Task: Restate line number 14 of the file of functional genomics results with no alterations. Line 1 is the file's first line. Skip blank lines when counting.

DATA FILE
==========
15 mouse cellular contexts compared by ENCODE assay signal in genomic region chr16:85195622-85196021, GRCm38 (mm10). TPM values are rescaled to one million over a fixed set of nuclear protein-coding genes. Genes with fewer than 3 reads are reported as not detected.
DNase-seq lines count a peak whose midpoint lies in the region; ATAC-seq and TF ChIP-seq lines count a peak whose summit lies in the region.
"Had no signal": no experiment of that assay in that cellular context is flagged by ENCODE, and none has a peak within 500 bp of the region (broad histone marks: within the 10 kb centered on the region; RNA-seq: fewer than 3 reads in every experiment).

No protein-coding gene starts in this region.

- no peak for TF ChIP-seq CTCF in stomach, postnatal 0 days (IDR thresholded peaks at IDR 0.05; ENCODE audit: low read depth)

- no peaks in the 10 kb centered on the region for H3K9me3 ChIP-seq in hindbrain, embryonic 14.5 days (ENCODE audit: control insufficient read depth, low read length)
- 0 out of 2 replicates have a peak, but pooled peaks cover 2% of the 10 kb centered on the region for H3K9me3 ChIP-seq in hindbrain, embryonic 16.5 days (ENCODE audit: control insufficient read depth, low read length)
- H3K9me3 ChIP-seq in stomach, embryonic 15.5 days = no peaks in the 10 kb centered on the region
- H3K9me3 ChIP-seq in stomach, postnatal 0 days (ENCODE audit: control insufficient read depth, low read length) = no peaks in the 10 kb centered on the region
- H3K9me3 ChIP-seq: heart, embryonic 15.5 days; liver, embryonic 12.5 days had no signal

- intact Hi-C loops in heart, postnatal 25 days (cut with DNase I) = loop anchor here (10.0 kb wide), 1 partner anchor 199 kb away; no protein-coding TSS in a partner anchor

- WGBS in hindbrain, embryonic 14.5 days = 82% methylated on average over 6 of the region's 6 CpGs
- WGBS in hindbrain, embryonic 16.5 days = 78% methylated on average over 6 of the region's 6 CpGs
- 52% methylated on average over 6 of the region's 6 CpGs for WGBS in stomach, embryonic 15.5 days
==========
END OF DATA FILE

- 52% methylated on average over 6 of the region's 6 CpGs for WGBS in stomach, embryonic 15.5 days